Ludmilla Petrushevskaya, the author, was born to a Bolshevik intellectual family just across the opulent Metropole Hotel in Moscow.
In this biography she writes about her life, and how eventually faith and diligent studying allowed her to land a radio reporter job then eventually she started to write.
Shortly after the end of the 1917 Revolution and World War II, Russia was still very poor, and citizens had to line up for everything with monthly coupon books on hand.
Petrushevskaya’s relatives were prominent Bolsheviks and lived comfortably in the Metropole Hotel. They wanted her to have a rich life, profound and good education, but faith had other plans.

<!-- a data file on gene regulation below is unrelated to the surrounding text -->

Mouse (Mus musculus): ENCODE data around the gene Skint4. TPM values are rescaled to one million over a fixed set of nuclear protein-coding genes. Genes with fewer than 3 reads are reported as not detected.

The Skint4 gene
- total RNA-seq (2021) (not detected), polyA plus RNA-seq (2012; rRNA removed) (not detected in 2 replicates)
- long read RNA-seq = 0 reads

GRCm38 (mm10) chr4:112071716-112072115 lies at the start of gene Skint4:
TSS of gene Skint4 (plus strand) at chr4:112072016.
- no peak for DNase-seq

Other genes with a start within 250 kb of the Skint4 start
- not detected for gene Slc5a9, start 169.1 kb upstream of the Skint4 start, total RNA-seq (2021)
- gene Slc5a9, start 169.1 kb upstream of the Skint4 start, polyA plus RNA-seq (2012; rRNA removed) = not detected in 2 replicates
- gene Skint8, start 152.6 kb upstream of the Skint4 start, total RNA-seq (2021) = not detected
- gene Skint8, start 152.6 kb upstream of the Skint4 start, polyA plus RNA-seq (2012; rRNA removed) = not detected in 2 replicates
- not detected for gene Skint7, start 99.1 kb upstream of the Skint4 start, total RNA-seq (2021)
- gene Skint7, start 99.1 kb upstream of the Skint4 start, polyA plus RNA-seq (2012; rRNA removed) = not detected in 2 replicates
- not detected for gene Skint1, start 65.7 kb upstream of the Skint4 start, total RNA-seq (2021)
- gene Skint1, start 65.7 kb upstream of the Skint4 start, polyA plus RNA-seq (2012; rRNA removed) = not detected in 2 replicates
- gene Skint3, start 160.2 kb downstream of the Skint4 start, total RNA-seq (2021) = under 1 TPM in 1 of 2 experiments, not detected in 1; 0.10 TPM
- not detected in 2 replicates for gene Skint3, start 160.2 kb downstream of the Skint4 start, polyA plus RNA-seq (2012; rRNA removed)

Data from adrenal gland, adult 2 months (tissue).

The family in short order ended up in Kuibyshev on the Volga River, where as a child she endured hunger most of the time.
Shoeless and dressed in rags, she lived a miserable life, receiving, partially through her stubbornness, the poorest primary education imaginable.
Eventually through a brilliant and caring teacher, she picked up enough knowledge to advance in the Soviet life.
Her brief episodes gives the reader a vivid picture at how people lived through World War II while the army officers lived relatively “opulent” and privileged lives.
Her simple, sarcastic but direct writing style reflects vividly how life unfolded and the way people behaved towards one another in difficult times.
The pictures record important people and locations in her life.
This memoir is more than a simple telling of the life of a child growing up; it shows the living environment of ordinary Russians and their thinking, and attitude towards life.